The speaker of Frost's poem knows to whom the woods belong.
While at first he does not seem worried about trespassing because the owner will not see him,
Whose woods these are I think I know....
He will not see me stopping here
To watch his woods fill up with snow.
there is yet the sense that the speaker feels he is committing some sort of violation as he remarks that his horse must think it odd that they have stopped because there is no farmhouse or barn nearby:
He gives his harness bells a shake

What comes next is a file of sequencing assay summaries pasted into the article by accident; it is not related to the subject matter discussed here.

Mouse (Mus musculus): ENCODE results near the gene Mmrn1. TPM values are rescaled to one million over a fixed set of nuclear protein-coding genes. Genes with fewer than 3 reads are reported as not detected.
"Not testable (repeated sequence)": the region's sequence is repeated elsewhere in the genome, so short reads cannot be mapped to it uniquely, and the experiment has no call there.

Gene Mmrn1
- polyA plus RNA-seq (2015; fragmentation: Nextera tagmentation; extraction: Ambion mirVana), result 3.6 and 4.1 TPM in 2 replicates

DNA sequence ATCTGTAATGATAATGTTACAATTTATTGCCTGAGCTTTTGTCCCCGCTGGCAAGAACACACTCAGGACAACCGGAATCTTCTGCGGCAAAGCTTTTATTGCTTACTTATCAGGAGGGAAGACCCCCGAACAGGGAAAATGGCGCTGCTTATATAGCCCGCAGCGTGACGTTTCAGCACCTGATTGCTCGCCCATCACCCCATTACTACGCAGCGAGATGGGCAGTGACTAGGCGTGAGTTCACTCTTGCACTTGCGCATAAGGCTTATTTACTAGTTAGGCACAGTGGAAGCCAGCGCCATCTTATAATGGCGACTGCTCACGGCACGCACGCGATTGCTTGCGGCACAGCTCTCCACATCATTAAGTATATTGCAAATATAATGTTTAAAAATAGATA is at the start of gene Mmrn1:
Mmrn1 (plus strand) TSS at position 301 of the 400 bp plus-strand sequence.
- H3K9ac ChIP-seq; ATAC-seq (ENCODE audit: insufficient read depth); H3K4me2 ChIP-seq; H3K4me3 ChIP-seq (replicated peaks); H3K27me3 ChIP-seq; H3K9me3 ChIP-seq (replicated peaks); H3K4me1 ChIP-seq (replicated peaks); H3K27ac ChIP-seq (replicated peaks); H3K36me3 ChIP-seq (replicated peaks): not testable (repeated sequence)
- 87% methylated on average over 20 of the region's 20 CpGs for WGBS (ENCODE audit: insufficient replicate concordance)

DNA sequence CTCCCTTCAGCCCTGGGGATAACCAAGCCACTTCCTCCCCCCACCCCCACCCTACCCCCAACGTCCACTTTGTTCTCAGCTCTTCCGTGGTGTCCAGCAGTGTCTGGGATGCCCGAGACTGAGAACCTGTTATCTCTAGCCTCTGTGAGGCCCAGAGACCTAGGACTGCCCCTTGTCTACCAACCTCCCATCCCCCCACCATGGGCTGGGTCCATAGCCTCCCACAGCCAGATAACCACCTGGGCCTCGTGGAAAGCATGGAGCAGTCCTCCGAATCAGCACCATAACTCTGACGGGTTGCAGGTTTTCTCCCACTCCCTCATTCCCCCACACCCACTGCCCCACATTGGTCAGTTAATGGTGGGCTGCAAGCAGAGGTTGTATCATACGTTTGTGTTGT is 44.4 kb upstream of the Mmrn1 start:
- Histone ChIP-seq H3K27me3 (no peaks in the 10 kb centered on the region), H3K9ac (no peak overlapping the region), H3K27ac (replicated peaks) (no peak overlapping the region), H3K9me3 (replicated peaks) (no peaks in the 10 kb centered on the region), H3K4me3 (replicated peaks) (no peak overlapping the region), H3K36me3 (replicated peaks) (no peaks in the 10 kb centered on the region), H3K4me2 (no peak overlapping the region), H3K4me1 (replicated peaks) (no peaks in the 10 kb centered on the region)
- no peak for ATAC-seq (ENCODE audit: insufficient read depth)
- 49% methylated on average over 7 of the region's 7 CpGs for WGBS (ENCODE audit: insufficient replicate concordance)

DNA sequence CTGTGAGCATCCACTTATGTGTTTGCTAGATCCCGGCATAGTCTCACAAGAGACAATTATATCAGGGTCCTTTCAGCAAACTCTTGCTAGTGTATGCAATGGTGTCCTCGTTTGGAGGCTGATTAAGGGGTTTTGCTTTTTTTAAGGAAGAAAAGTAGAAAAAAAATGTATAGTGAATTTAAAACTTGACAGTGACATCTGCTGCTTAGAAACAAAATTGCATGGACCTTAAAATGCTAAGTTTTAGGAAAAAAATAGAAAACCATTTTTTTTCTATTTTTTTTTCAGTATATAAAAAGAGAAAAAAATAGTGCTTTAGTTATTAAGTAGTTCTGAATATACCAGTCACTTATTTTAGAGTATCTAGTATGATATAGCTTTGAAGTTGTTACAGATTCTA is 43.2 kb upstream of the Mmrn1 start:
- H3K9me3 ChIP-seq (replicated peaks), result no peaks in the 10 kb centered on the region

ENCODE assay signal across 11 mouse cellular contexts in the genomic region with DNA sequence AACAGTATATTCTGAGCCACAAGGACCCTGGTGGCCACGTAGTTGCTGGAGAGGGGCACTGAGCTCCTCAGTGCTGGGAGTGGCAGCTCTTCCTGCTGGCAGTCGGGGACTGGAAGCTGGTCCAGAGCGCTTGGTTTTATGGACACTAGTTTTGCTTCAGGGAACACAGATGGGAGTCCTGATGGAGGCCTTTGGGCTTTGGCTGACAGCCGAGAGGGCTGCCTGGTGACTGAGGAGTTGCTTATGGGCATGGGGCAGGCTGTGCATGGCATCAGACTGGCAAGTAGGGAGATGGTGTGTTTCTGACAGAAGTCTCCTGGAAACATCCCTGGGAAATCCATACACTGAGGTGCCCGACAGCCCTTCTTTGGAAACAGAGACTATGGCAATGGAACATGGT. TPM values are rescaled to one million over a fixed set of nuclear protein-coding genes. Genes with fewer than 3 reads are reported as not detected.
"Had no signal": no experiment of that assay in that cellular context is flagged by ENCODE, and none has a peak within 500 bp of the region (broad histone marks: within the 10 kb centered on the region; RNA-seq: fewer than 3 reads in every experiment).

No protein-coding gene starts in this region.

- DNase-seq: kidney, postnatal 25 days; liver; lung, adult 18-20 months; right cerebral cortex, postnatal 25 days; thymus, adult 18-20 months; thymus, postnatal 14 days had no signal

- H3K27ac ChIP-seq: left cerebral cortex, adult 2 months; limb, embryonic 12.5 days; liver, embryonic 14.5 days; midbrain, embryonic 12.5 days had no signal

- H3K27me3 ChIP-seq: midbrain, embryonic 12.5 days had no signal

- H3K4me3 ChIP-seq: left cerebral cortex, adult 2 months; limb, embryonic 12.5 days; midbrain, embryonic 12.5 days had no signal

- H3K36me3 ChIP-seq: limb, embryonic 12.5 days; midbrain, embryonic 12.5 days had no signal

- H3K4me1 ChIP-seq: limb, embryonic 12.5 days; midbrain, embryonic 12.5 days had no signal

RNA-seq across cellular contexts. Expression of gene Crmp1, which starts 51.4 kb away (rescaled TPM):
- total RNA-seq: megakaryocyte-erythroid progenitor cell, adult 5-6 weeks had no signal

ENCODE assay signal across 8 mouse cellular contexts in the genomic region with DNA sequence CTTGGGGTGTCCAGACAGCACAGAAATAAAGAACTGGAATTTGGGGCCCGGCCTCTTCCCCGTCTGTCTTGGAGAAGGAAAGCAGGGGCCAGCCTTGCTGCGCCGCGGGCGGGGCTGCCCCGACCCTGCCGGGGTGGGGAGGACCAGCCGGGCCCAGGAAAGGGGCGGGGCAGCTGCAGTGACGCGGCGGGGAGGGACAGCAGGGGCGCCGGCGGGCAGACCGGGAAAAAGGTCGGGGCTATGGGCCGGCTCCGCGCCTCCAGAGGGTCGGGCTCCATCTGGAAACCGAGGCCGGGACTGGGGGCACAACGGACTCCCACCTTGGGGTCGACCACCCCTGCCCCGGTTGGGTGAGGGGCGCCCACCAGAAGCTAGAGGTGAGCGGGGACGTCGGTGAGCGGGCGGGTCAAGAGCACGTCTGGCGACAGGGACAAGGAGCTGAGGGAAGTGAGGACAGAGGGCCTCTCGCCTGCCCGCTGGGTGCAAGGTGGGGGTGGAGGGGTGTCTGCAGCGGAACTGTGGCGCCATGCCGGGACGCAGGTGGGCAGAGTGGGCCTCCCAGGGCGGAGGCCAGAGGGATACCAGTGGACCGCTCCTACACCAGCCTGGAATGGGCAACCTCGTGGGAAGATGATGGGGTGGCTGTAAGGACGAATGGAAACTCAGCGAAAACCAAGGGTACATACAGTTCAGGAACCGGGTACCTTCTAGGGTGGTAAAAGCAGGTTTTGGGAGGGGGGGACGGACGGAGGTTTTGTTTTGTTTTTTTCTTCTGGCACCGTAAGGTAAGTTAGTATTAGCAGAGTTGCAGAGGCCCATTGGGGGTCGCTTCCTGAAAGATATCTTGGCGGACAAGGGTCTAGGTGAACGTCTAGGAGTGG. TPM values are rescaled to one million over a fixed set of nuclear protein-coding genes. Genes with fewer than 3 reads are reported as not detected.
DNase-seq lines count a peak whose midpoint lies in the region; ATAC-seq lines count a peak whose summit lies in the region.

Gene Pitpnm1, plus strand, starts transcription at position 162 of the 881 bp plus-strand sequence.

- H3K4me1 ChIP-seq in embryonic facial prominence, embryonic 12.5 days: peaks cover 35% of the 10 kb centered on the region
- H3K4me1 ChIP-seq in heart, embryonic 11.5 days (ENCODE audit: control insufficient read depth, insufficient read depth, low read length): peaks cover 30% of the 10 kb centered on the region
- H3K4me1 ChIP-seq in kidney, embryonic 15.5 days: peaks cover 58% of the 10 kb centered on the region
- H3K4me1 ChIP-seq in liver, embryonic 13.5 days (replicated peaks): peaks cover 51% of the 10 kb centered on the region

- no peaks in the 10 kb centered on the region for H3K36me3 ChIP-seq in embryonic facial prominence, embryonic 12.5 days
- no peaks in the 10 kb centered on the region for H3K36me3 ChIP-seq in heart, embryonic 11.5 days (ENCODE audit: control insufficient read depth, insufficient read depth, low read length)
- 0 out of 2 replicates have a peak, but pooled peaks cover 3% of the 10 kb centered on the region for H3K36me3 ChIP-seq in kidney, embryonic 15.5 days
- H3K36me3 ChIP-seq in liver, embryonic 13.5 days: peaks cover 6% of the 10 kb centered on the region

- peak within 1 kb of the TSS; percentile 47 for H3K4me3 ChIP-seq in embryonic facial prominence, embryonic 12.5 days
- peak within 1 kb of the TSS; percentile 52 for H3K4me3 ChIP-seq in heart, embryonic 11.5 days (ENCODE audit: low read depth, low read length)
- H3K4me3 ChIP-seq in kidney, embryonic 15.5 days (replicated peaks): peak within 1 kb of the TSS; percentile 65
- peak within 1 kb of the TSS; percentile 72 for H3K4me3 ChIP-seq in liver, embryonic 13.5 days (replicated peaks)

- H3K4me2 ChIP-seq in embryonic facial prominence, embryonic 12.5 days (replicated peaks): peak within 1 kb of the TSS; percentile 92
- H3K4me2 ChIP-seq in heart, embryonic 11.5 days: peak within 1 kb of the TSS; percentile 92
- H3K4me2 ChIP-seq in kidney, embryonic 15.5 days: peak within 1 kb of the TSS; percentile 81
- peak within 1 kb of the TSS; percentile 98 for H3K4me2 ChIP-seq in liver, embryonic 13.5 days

To ask if there is some mistake.
In addition, there is a sense of hesitation and doubt generated by the phrase of the first line: "I think I know." The horse is stopped, and he shakes his head; then, although the speaker professes that he has a long way to go, he remains in the spot at which he has stopped. This static quality is emphasized by the rhyme scheme of the poem: aaba bbcb cede. For the second stanza picks up the rhyme of line b in the first, and the third stanza carries along line c, thus generating little movement.